According to stories that ran on Friday and Sunday in the Wall Street Journal, both Microsoft and Google are potentially going to bid for Yahoo. Various unnamed sources and “people speaking on condition of anonymity” told the WSJ that Microsoft is planning to act as source of financing for others in exchange for preferred stock and some “influence” over Yahoo’s future:
Microsoft Corp. may help to bankroll a potential joint bid for Yahoo by extending loans to its deal partners and buying preferred stock in Yahoo . . . The software giant has been in discussions about a potential joint proposal for Yahoo with private-equity firm Silver Lake Partners and the Canada Pension Plan Investment Board, people familiar with the matter have said . . .
Microsoft is not seeking full ownership of Yahoo, but rather acting in effect as a financier partly in exchange for being able to retain some influence over Yahoo’s future
On the other hand Google is doing something similar but with a more direct interest in Yahoo and its network according to the WSJ. Potential reasons cited by the publication for Google’s interest include the following:
- Google wants to sell ads across Yahoo’s display inventory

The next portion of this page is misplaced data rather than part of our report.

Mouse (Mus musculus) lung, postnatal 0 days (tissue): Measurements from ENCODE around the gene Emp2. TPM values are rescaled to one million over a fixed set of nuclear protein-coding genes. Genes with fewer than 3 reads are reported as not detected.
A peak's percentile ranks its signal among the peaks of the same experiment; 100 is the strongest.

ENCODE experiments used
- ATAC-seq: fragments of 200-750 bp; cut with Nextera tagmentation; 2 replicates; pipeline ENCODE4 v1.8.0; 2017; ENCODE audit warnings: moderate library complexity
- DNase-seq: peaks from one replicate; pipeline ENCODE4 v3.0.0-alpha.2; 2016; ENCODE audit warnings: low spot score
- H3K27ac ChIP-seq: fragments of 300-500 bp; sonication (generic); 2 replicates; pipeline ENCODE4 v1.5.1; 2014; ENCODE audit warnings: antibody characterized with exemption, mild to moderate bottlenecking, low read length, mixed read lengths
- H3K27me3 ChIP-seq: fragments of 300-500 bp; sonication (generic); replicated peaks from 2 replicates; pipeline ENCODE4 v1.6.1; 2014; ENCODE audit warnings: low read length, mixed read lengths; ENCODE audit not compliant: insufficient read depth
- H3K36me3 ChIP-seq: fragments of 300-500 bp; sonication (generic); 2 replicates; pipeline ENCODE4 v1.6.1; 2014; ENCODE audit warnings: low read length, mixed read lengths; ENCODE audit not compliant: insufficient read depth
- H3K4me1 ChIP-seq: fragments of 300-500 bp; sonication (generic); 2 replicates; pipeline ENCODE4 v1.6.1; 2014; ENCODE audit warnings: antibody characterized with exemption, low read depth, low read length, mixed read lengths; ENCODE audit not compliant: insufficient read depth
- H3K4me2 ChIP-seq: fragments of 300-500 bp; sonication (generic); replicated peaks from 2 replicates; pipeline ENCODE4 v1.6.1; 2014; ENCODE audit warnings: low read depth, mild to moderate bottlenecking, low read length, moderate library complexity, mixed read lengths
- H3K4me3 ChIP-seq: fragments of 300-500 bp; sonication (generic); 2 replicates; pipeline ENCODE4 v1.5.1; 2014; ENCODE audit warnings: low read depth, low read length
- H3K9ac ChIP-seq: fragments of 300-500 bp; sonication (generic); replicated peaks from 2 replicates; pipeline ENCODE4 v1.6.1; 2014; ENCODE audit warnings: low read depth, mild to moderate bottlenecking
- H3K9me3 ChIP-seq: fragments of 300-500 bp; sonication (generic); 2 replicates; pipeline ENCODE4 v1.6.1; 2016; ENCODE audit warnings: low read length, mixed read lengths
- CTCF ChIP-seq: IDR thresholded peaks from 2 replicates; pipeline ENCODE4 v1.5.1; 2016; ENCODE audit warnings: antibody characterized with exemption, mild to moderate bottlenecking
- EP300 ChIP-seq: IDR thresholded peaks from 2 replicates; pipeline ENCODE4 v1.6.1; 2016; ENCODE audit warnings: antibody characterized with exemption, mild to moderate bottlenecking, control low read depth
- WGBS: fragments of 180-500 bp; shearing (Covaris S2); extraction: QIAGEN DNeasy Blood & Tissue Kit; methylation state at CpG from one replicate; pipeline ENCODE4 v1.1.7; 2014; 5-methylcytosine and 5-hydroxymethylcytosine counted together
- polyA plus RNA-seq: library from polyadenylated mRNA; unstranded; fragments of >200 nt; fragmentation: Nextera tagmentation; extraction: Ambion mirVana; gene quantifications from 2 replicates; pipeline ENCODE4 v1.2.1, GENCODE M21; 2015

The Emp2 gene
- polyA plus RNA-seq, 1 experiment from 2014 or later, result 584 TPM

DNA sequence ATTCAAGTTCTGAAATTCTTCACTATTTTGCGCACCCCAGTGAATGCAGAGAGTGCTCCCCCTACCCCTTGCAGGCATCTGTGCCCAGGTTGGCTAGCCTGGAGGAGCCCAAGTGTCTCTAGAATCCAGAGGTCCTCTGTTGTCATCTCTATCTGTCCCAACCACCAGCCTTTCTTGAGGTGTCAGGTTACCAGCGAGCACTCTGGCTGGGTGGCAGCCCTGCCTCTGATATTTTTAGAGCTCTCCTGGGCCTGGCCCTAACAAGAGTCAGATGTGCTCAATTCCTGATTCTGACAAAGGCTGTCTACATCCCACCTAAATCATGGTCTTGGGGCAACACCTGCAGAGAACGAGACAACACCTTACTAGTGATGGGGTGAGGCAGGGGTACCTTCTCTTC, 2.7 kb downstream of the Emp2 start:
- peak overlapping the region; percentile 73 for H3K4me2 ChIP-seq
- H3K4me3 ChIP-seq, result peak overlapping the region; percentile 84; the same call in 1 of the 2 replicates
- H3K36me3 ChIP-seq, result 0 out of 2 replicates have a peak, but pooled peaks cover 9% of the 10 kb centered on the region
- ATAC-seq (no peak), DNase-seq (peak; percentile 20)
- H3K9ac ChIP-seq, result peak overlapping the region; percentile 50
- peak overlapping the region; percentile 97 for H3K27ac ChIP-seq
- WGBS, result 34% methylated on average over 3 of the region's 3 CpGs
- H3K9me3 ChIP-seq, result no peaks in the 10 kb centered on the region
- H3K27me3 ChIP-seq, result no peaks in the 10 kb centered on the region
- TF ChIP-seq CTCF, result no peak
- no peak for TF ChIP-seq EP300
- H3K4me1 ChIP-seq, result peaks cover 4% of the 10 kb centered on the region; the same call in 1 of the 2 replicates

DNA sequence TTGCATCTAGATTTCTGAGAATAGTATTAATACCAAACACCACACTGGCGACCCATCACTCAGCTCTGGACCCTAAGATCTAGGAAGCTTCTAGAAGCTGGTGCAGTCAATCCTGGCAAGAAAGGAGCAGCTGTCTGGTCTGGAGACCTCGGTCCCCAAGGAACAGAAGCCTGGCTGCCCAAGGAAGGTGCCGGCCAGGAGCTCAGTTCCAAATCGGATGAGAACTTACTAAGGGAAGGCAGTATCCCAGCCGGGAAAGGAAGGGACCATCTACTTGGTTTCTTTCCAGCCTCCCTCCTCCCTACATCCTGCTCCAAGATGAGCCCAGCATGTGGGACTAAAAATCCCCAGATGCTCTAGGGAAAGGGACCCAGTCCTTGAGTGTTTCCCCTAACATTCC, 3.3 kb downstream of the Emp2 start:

- Google wants to build more direct relationships with Yahoo’s “premium” publisher partners
- Google wants to bring Google+ to Yahoo users
- Google wants to make Microsoft’s life harder and its bid more expensive
Meanwhile Yahoo co-founder and board member Jerry Yang has said that a sale of Yahoo is not a foregone conclusion and that the company has other options to realize value for shareholders. It’s not clear what those might be however. China-based Alibaba Group, which is now partly owned by Yahoo, and Russia’s Digital Sky Technologies are also among the potential bidders.
Any deal involving Google will be subject to close federal review. However that’s less likely with Microsoft in the scenario described above. Regardless of who winds of owning Yahoo, it will take vision and inspired leadership (not merely competent management) to reverse the long, slow decline that has taken hold at the company.